(Doc. 26-1 at 42). And a third time:

“Q. But if it was to get bad again and it would be economically feasible, you would reinstitute the policy? A. No, not after this meeting. Q. Why? A. Because you just told me it was illegal. We would … write them up, take disciplinary action against them or coach them and counsel them how to avoid it, advise their supervisor to check behind them.”

(Doc. 26-1 at 42).

         In their briefing, neither party provided much support for their respective positions. The employers provided an employee manual, but later acknowledged that it was not the correct edition. (Doc. 26-1 at 25). And due to a hard drive crash, the data for the North side store was lost. (Doc. 26-1 at 15). The status of the other stores' data is unclear. Ingram remembered attempting to recover the employees' data from the south and west side stores, but he could not remember whether he was successful. (Doc. 26-1 at 15). Later, Ingram said he “honestly, truthfully can't recall trying to search for” the west side's data. (Doc. 26-1 at 44). But he also said, “I could contact Apex and have them print me up beverage charges through their software. They could print me a report on uniforms that was deducted from the individuals.” (Doc. 26-1 at 18).

         Aside from the computer failure, it seems that the employers' recordkeeping left something to be desired, not even tracking their employees' cash tips: “Q. Do you know what the average tips are for cash or is that not -- do you track that? A. No, we don't track that. I have no way of telling.” (Doc. 26-1 at 44).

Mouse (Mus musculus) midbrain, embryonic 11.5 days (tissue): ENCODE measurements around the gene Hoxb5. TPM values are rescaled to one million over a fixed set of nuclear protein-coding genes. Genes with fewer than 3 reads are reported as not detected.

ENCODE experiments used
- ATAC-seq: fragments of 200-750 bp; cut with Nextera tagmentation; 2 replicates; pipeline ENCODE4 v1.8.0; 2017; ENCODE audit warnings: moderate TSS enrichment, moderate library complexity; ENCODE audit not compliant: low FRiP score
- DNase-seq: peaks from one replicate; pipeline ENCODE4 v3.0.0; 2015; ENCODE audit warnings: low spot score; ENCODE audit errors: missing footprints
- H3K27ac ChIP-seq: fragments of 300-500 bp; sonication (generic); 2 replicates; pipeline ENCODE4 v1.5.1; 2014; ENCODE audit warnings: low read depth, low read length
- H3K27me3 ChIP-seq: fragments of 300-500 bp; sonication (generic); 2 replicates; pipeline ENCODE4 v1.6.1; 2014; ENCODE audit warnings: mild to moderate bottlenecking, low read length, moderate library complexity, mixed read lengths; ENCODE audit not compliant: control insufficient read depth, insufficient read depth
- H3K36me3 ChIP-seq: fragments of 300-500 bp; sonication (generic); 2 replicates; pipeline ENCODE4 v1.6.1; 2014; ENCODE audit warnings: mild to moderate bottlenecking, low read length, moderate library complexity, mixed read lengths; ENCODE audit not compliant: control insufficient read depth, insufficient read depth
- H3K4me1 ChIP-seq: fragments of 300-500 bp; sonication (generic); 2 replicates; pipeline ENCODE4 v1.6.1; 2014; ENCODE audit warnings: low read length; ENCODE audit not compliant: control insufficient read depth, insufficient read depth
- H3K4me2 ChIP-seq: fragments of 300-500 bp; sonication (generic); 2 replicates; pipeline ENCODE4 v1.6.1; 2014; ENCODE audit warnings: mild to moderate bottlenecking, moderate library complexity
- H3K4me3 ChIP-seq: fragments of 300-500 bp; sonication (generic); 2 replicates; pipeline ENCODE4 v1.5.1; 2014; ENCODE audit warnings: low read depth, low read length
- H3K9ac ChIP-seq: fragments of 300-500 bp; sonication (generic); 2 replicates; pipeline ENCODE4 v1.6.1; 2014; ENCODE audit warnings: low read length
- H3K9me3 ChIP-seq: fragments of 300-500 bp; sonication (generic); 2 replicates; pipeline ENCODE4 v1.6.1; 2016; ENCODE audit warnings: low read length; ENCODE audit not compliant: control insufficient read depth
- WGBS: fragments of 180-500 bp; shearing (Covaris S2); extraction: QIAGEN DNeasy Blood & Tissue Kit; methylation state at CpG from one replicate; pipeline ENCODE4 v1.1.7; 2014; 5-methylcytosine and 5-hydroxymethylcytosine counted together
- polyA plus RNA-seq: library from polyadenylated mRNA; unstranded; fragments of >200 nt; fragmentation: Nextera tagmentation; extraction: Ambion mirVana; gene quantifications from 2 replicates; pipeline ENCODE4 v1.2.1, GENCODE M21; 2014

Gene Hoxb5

Ingram's plan to make up for the missing evidence about the hours worked was “[w]itnesses. These four plaintiffs are the only persons that I am aware of that ever had a complaint in the 26-year history of our company. And I can talk to my present employees I've got and the ones from the past ….” (Doc. 26-1 at 37). Ingram guessed that interviewing these witnesses would show “very few complaints or problems.” (Doc. 26-1 at 37). So, Ingram proposed using “other people's testimony and other people's information and … information I'm aware that I can get from Apex.” (Doc. 26-1 at 38).

         The employers, however, were ultimately able to provide payroll information from Apex. Griffin worked 29 hours 53 minutes of overtime, Rivers 0 hours 0 minutes, Searcy 5 hours 30 minutes, and Moulton 12 hours 9 minutes.[1] (Doc. 29 at 11, 17, 20, 26). The payroll information also shows “miscellaneous pay” and beverage and uniform deductions. Griffin received $60.74 in miscellaneous pay, Rivers $0.00 Searcy $92.00, and Moulton $118.00. (Doc. 29 at 11, 17, 20, 26). Griffin's beverage deductions were $61.00, Rivers $34.50, Searcy $67.50, and Moulton $50.50. (Doc. 29 at 11, 17, 20, 26). Griffin's uniform deductions were $22.00, Rivers $49.00, Searcy $45.00, and Moulton $56.00. (Doc. 29 at 11, 17, 20, 26).

         “Miscellaneous pay” was given either for error correction or to avoid paying for overtime work by allowing the employees to work off-the-clock. (Doc. 26-1 at 11).

“Q. And so why would you make them not work the shift? A. Because of the overtime pay. It's just-it's almost an industry standard in not letting servers work their overtime pay. Q. Yeah. But you're letting them work. You're not just not letting the hours accrue. A. That's correct. Q. And that makes it better to you? That makes it legal to you? A. I don't know. ...